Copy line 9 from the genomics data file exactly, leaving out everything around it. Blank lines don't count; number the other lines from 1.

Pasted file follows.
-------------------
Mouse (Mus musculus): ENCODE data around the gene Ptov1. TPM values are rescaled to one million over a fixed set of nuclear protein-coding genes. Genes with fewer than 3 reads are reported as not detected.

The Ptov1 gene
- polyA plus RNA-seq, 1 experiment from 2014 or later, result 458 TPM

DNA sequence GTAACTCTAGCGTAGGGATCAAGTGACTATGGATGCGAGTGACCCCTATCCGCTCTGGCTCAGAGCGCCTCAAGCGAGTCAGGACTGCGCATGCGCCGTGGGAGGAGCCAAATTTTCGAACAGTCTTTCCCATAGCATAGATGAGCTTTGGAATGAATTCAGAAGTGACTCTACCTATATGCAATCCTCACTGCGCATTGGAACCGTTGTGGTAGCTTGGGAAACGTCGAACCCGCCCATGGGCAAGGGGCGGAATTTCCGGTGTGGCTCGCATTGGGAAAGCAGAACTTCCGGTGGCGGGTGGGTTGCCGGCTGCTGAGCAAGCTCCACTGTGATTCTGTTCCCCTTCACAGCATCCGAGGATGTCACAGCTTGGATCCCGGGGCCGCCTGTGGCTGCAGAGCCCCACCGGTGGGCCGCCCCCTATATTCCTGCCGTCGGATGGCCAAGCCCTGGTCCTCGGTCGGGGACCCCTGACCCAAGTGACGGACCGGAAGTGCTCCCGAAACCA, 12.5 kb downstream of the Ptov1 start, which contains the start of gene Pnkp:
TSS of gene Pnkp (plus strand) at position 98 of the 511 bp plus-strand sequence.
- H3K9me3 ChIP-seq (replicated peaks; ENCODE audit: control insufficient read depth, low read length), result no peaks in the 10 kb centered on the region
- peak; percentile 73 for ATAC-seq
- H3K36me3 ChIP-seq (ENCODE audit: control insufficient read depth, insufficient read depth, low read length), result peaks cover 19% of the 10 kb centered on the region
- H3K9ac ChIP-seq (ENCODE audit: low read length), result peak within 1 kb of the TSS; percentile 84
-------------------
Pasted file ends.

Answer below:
- H3K9ac ChIP-seq (ENCODE audit: low read length), result peak within 1 kb of the TSS; percentile 84